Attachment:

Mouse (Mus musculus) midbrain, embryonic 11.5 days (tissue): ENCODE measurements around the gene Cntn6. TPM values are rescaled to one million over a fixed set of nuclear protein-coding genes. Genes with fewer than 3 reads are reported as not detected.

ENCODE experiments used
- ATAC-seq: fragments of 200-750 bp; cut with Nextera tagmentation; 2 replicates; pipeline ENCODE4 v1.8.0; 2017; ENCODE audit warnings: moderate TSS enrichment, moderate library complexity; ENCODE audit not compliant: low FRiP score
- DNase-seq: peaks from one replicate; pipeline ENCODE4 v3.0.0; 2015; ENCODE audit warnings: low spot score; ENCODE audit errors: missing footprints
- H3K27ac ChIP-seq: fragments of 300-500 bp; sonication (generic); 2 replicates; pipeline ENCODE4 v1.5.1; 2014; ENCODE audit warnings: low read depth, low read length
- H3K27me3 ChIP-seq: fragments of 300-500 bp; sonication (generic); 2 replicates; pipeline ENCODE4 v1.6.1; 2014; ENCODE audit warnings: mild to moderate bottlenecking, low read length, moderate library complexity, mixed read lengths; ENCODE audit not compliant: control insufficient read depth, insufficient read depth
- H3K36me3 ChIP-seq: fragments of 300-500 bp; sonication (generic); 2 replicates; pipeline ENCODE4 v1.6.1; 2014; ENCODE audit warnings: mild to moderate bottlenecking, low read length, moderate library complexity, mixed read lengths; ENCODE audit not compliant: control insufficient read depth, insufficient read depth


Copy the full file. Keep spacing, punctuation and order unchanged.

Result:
Mouse (Mus musculus) midbrain, embryonic 11.5 days (tissue): ENCODE measurements around the gene Cntn6. TPM values are rescaled to one million over a fixed set of nuclear protein-coding genes. Genes with fewer than 3 reads are reported as not detected.

ENCODE experiments used
- ATAC-seq: fragments of 200-750 bp; cut with Nextera tagmentation; 2 replicates; pipeline ENCODE4 v1.8.0; 2017; ENCODE audit warnings: moderate TSS enrichment, moderate library complexity; ENCODE audit not compliant: low FRiP score
- DNase-seq: peaks from one replicate; pipeline ENCODE4 v3.0.0; 2015; ENCODE audit warnings: low spot score; ENCODE audit errors: missing footprints
- H3K27ac ChIP-seq: fragments of 300-500 bp; sonication (generic); 2 replicates; pipeline ENCODE4 v1.5.1; 2014; ENCODE audit warnings: low read depth, low read length
- H3K27me3 ChIP-seq: fragments of 300-500 bp; sonication (generic); 2 replicates; pipeline ENCODE4 v1.6.1; 2014; ENCODE audit warnings: mild to moderate bottlenecking, low read length, moderate library complexity, mixed read lengths; ENCODE audit not compliant: control insufficient read depth, insufficient read depth
- H3K36me3 ChIP-seq: fragments of 300-500 bp; sonication (generic); 2 replicates; pipeline ENCODE4 v1.6.1; 2014; ENCODE audit warnings: mild to moderate bottlenecking, low read length, moderate library complexity, mixed read lengths; ENCODE audit not compliant: control insufficient read depth, insufficient read depth